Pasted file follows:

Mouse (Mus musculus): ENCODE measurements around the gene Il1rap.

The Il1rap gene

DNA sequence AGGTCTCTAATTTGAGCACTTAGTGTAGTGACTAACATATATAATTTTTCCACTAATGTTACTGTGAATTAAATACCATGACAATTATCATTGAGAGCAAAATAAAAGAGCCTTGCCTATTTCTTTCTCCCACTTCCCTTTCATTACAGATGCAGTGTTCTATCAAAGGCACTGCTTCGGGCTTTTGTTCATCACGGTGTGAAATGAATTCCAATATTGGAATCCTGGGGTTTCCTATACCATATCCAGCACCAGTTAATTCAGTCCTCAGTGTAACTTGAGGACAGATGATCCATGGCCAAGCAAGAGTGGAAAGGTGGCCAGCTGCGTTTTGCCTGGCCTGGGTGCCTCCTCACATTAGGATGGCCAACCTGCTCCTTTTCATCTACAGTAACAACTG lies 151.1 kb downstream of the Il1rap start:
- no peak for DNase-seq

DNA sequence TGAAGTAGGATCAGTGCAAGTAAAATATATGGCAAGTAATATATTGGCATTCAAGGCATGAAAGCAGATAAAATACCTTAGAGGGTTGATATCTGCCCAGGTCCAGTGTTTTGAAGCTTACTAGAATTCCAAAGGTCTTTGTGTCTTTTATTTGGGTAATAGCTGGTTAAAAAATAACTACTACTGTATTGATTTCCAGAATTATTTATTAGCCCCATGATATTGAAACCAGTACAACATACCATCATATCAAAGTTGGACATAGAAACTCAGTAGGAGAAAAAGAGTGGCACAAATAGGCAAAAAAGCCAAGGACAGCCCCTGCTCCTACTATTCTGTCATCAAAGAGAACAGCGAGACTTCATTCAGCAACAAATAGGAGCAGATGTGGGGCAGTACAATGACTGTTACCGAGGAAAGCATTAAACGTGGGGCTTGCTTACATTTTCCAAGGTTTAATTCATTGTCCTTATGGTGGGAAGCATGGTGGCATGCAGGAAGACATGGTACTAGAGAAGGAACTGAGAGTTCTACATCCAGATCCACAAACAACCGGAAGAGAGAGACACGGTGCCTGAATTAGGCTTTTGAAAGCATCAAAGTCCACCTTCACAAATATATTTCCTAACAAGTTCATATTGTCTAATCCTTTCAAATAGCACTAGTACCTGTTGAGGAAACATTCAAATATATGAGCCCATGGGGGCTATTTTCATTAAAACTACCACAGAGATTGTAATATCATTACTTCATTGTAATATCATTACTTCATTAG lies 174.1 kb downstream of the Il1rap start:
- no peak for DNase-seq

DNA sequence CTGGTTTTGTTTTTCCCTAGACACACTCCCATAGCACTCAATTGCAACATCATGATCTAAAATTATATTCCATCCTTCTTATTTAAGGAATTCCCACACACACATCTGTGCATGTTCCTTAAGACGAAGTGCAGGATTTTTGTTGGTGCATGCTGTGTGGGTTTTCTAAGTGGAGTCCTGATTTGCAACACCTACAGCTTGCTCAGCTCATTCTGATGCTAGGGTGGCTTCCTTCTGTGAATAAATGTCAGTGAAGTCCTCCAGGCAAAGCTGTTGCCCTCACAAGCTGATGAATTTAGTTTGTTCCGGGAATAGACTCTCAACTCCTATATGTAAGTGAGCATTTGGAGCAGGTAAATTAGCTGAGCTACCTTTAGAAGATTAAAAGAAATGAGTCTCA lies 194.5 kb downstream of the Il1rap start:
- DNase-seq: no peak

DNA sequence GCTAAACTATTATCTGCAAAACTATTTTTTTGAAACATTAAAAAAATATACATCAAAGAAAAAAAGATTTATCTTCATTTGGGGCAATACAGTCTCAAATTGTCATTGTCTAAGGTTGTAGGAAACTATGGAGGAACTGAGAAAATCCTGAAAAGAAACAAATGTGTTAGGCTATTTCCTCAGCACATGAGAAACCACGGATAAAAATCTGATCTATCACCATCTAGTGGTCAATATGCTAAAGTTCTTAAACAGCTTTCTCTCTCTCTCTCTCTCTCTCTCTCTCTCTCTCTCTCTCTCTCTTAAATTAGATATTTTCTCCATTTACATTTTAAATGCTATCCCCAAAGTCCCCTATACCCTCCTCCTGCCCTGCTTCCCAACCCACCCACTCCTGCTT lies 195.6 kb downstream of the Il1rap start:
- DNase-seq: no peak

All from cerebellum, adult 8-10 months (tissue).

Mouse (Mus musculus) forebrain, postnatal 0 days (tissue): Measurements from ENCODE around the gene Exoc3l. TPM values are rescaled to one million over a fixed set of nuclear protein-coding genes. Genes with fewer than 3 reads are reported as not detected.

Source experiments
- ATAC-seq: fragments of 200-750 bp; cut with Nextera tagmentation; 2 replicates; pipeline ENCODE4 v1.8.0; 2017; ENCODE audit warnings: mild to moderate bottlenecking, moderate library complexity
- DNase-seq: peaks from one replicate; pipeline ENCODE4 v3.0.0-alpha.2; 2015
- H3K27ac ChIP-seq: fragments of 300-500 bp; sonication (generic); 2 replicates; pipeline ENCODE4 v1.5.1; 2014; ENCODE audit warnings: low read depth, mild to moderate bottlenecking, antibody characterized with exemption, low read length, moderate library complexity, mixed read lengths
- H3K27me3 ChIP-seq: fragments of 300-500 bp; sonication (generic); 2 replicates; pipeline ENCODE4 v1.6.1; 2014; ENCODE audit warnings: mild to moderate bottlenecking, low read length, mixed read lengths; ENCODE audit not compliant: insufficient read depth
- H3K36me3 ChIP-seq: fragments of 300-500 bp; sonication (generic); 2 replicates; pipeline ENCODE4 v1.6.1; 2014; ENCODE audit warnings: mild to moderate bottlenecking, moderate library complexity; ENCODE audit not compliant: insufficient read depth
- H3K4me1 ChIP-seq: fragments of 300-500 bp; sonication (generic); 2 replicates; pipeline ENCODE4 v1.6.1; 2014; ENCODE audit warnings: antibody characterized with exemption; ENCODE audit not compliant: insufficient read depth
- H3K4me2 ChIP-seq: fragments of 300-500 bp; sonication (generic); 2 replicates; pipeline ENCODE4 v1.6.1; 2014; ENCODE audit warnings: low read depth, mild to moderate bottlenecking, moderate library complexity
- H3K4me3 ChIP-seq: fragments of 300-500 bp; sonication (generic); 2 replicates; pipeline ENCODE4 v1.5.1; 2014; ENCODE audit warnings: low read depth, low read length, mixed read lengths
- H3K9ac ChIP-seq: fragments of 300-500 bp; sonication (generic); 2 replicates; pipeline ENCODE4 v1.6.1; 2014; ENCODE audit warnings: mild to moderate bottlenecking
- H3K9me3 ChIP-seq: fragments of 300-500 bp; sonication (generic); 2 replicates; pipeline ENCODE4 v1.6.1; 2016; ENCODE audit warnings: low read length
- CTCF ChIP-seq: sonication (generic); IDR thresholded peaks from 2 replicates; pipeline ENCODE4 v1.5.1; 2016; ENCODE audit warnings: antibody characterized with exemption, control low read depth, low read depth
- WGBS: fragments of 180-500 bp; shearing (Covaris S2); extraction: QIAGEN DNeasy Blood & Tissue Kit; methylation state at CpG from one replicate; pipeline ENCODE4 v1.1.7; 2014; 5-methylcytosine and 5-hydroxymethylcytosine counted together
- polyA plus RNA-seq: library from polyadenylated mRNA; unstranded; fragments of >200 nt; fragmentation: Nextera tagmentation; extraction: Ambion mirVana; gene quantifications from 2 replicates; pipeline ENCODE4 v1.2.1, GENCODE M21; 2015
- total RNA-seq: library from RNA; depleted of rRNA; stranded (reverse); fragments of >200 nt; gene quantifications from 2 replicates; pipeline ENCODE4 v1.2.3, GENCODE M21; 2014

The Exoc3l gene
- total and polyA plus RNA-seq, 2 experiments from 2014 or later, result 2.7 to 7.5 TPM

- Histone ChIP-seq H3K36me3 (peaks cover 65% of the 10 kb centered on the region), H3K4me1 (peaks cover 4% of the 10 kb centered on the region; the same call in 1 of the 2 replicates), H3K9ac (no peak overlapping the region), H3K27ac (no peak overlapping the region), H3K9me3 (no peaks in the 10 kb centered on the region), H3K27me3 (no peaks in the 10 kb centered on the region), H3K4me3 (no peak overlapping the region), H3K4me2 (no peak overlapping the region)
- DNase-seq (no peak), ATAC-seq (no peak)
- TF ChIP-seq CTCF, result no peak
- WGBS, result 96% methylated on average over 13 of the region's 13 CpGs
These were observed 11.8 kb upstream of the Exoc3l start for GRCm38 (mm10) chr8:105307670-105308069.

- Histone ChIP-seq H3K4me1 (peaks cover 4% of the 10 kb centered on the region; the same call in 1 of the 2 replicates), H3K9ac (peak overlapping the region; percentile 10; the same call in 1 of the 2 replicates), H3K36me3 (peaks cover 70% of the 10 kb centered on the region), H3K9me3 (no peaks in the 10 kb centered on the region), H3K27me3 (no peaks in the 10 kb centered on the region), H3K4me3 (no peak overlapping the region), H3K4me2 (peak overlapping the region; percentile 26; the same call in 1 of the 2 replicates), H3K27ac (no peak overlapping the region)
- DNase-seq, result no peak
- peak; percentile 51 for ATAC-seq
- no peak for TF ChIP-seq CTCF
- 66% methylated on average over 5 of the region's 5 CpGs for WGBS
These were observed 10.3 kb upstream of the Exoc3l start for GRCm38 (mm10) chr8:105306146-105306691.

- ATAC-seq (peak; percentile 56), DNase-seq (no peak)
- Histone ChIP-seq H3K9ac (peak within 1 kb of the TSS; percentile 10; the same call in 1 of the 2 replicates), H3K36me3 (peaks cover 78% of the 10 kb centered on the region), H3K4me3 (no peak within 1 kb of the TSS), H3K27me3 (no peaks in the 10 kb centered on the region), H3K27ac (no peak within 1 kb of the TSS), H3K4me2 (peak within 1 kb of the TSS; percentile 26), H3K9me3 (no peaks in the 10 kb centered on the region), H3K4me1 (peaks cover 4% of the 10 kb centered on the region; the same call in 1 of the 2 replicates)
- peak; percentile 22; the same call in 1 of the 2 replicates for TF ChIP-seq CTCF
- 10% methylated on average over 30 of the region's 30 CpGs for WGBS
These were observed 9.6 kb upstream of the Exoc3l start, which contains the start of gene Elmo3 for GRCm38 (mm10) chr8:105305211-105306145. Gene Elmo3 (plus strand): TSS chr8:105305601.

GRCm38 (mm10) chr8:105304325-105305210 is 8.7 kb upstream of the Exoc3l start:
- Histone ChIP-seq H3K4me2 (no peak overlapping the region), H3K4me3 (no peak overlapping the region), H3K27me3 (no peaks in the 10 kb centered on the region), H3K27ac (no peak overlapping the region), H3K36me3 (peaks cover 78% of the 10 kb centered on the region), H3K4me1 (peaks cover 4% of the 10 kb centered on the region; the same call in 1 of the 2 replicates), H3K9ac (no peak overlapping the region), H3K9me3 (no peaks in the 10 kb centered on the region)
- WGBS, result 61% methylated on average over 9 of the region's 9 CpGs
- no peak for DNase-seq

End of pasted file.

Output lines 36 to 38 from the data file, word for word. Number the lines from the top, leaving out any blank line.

- DNase-seq, result no peak
- peak; percentile 51 for ATAC-seq
- no peak for TF ChIP-seq CTCF